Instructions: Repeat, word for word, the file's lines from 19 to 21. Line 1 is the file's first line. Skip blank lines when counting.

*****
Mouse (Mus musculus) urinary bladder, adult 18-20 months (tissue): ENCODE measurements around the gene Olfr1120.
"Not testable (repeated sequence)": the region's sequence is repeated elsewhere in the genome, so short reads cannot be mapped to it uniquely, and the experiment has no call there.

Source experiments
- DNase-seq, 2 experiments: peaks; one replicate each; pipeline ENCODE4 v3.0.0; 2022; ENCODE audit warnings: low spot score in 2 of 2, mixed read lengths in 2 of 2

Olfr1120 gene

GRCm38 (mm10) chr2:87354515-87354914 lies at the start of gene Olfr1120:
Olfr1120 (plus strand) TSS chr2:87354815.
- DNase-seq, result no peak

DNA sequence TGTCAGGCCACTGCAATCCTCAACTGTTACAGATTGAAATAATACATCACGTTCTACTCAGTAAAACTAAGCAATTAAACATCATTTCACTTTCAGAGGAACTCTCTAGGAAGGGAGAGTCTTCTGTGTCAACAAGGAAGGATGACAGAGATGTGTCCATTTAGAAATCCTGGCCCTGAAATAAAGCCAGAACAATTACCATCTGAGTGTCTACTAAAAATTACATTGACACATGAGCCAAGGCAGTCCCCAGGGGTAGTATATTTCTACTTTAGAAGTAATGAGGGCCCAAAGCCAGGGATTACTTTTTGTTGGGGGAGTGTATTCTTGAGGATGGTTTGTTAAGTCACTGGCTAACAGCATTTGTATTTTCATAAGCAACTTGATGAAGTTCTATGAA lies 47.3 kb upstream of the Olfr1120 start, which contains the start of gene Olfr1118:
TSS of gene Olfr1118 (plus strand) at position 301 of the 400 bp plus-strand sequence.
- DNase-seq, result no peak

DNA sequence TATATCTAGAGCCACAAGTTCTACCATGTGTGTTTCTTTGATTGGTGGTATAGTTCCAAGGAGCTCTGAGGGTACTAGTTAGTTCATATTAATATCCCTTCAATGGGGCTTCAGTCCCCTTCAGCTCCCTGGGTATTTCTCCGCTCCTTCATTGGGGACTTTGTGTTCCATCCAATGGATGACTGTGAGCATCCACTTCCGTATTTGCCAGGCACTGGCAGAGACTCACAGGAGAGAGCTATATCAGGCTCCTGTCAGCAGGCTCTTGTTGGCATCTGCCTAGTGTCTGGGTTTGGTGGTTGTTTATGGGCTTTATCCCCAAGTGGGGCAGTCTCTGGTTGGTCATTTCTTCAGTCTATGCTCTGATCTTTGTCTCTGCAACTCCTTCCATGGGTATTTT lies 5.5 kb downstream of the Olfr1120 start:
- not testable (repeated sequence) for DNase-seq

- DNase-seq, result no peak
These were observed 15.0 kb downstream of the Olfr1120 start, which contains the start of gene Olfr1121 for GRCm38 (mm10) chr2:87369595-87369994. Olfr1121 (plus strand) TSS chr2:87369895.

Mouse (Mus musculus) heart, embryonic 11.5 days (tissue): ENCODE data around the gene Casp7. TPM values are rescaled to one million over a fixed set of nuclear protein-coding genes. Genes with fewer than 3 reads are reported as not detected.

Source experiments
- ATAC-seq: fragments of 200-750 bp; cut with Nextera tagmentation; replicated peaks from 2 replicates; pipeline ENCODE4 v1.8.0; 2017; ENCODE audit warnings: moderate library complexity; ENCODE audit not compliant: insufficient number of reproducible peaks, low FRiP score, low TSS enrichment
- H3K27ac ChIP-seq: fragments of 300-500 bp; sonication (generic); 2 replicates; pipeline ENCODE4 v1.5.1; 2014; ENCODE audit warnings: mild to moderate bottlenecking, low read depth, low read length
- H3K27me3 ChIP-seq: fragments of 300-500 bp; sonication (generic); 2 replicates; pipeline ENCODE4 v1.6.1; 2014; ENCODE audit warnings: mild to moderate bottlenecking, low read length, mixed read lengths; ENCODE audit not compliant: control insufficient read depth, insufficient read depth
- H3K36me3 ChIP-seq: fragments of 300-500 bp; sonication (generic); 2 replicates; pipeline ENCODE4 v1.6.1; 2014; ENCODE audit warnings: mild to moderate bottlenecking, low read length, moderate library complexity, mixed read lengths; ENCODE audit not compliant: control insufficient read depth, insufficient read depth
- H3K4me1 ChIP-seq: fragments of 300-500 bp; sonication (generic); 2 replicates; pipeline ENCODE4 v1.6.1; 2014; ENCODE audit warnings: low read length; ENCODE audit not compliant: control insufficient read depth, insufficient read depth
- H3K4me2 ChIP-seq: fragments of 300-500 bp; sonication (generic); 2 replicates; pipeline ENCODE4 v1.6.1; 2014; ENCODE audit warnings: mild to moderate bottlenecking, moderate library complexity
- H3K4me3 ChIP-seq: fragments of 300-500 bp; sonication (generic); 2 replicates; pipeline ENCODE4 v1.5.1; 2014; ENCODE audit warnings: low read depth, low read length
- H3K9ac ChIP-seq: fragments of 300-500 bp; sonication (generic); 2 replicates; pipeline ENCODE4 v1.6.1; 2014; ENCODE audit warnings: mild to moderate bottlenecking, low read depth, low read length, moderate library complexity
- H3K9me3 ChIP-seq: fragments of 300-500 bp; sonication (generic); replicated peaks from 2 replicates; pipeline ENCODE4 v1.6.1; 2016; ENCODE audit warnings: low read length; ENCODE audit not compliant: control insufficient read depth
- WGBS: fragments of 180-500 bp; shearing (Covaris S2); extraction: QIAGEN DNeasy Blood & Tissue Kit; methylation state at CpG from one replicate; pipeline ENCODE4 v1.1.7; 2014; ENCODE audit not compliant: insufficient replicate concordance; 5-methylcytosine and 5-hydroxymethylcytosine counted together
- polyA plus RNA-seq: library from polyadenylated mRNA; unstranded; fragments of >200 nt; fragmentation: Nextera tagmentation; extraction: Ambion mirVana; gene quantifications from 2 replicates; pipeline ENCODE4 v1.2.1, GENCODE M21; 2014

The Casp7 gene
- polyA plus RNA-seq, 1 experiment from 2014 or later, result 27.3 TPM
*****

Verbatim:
- H3K27ac ChIP-seq: fragments of 300-500 bp; sonication (generic); 2 replicates; pipeline ENCODE4 v1.5.1; 2014; ENCODE audit warnings: mild to moderate bottlenecking, low read depth, low read length
- H3K27me3 ChIP-seq: fragments of 300-500 bp; sonication (generic); 2 replicates; pipeline ENCODE4 v1.6.1; 2014; ENCODE audit warnings: mild to moderate bottlenecking, low read length, mixed read lengths; ENCODE audit not compliant: control insufficient read depth, insufficient read depth
- H3K36me3 ChIP-seq: fragments of 300-500 bp; sonication (generic); 2 replicates; pipeline ENCODE4 v1.6.1; 2014; ENCODE audit warnings: mild to moderate bottlenecking, low read length, moderate library complexity, mixed read lengths; ENCODE audit not compliant: control insufficient read depth, insufficient read depth